FRIENDLY FIRE: Houston Sculpture

Station Museum
Noah Edmundson, "City-Scape", 2016, Metal installation
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(image above) Friendly Fire, Installation view Station Museum of Contemporary Art, 2016

FRIENDLY FIRE
November 5, 2016 – March 5, 2017

The Station Museum of Contemporary Art announces the major exhibition Friendly Fire opening on Saturday, November 5, 2016 at 7pm. This exhibition is in association with Houston Sculpture Month 2016, a citywide survey of artists living and working in the Houston area. Through creativity, imagination, idealism, morality, and spirituality drawn from the zeitgeist of here and now, Friendly Fire consists of spatial constructs and interior interventions by artists drawn from this community.

Regina Agu was born in Houston and raised in transit throughout Africa and Europe. Agu’s work is conceptually oriented towards language, history, and representation. Using material featured often in Houston’s rapidly shifting landscapes to signify the economic and political factors that engender these shifts. Through the use of text drawn directly onto walls she references graffiti as an intersection of spatial politics and public discourse. She is a partner at Alabama Song, a collaboratively-run artist space in Houston, TX, and a co-founder of paratext, an independent small press. Regina Agu lives and works in Houston, TX.

Noah Edmundson’s artwork has been displayed not only throughout Texas, but also commissioned and exhibited in Louisiana, Tennessee, California and Illinois. His preference for rusted metal and found objects serve to emphasize the organic nature of his work, a raw and unpretentious impression is furthered in his distinctly folk art style.

Robert Hodge is an interdisciplinary artist whose practice explores themes of memory and commemoration. Born in Houston, Texas and raised in the City’s Third Ward district, he studied visual art the Atlanta College of Art before returning to Houston. Hodge recently received the Joan Mitchell Artist Grant and Young Master Prize in 2014.

Jesse Lott’s work involves the social implications of recycling discarded urban material into art.  Lott’s mythological beings, heroes, and ordinary people symbolize the emotional, i.e., the pain and spiritual dimensions of the human being. Lott’s community oriented philosophy and shaman-like presence in multiple aspects of Houston’s art communities has had a wide ranging impact from his Artists in Action program that helped spark the creation of Project Row Houses to his mentorship of younger generations of artists.

Gabriel Martinez employs a series of ongoing gestures involving the construction and deployment of sculptural objects in shared metropolitan areas to interrogate the power relations at work in the management (or mismanagement) of dominated spaces. These interventions are part of an everyday set of activities intended to catalyze and criticize his relationship to the city and its architecture. He is the director of Alabama Song, teaches at University of Houston and is a Friend of Angela Davis Park.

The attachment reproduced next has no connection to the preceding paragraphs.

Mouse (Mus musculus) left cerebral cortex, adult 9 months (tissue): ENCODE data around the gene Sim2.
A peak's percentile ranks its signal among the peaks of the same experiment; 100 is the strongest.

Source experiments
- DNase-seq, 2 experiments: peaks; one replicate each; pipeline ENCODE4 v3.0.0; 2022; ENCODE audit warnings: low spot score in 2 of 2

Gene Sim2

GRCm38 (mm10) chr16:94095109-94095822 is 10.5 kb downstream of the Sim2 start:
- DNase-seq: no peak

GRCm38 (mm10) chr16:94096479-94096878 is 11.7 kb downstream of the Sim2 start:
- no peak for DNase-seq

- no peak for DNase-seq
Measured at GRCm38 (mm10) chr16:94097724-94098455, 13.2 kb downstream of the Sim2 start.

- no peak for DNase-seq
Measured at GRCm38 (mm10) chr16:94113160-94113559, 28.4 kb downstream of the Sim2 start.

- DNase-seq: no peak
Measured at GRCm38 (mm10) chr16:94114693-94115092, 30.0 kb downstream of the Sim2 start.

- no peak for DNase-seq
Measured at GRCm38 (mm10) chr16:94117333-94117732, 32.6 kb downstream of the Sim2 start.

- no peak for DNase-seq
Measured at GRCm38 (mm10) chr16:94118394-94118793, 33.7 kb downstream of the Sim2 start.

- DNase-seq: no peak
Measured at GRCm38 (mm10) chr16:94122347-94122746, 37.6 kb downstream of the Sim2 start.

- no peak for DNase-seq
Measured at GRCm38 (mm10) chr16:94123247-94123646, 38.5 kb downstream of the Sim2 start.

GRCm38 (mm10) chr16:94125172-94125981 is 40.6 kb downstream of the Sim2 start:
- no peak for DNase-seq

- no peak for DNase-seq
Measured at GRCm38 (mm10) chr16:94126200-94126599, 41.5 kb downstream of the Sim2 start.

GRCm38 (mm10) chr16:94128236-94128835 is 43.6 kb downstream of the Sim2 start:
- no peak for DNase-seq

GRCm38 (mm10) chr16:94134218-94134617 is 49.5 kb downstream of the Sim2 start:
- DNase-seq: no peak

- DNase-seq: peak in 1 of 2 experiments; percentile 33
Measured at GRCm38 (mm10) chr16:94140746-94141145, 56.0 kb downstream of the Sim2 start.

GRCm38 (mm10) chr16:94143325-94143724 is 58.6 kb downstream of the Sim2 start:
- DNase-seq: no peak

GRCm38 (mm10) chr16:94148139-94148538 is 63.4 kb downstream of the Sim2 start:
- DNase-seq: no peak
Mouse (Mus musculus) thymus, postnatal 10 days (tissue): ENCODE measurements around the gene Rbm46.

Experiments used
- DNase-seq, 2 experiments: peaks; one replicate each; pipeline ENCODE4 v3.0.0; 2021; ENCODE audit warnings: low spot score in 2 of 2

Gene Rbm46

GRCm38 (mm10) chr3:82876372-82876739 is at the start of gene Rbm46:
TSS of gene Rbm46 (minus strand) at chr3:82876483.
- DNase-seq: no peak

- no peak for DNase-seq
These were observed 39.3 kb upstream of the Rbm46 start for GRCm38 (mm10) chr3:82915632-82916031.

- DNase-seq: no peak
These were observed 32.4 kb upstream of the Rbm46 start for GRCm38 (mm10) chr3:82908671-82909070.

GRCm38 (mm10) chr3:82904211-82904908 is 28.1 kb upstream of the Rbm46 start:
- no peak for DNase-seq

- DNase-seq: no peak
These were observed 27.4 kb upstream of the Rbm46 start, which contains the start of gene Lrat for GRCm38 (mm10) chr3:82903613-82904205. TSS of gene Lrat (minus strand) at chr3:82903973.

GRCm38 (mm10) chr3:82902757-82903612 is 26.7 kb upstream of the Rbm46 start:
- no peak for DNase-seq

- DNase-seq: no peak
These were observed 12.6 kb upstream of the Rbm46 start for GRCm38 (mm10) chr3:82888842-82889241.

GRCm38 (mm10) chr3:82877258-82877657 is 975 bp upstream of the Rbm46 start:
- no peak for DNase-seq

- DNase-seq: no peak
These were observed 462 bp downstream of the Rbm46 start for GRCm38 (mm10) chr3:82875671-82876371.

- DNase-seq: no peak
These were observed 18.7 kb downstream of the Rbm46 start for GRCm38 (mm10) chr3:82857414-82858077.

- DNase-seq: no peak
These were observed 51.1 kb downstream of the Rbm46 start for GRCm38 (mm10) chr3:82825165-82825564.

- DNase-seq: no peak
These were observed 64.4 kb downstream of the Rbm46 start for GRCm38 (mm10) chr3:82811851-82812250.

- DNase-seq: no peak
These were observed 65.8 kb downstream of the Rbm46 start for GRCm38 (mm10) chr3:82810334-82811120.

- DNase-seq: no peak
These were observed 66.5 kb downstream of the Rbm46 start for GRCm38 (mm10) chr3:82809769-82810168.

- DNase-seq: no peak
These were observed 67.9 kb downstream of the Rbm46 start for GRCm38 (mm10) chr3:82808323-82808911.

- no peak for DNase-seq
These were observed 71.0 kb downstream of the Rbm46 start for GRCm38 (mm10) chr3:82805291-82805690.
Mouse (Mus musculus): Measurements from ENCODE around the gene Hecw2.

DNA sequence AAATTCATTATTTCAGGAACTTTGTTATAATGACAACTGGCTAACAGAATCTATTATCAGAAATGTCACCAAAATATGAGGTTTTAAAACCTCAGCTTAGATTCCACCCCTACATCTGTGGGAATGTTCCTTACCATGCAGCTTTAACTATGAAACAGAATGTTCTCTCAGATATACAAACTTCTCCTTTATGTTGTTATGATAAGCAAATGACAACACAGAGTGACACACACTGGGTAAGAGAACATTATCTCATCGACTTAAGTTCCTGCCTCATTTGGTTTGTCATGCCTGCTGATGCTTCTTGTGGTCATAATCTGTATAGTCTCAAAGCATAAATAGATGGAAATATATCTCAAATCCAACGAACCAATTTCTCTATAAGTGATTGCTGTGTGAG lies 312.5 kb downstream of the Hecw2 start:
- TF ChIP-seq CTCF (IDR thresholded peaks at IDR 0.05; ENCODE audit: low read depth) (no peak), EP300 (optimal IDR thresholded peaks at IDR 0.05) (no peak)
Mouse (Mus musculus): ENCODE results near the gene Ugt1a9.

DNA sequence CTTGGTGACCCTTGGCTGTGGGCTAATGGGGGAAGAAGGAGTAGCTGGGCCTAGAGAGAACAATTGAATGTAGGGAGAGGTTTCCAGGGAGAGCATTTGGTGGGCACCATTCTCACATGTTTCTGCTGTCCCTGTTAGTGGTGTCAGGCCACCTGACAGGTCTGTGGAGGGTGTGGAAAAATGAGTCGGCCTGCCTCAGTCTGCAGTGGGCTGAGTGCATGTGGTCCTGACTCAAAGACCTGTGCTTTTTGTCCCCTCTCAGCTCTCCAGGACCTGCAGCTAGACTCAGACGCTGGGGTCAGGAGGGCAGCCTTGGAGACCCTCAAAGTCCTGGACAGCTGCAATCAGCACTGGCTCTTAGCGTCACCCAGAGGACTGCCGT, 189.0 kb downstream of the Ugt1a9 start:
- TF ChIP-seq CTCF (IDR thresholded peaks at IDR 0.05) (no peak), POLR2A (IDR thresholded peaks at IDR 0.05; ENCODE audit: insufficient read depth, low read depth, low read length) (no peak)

Lovie Olivia is a native Houstonian and a visual artist who employs painting, printmaking, and installation to create her works. In addition to her multifaceted approach to visual art, she enjoys teaching drawing at Art League and painting at High School for the Performing and Visual Arts.

Forrest Prince was born in Houston, Texas in 1935. With no formal art education, he began making art in 1969, and in 1976 was given his first solo exhibition at the Contemporary Art Museum, Houston. Forrest Prince communicates his most profound insights into the social relevance and the healing power of art.

Kaneem Smith is an installation artist, conservator and teacher. Her sculptural installations use coarse textiles with very specific social histories to question the ethics of international trade policies, highlighting the overconsumption of natural resources to decry the effect of colonialism on the environment and developing nations.

Located in a home in the historic Third Ward district, Alabama Song is an experiment with the traditional production, exhibition, and distribution of art guided by a belief that culture should be free to all. Alabama Song’s programming features exhibitions, performances, readings, workshops, screenings, and is collectively programmed by the community. Alabama Song blurs distinctions between the art space, the work of art, and the art collective and seeks to explore the roles and functions that each of those categories holds. Alabama Song is the recipient of a 2016 SEED grant from the Rauschenberg Foundation.

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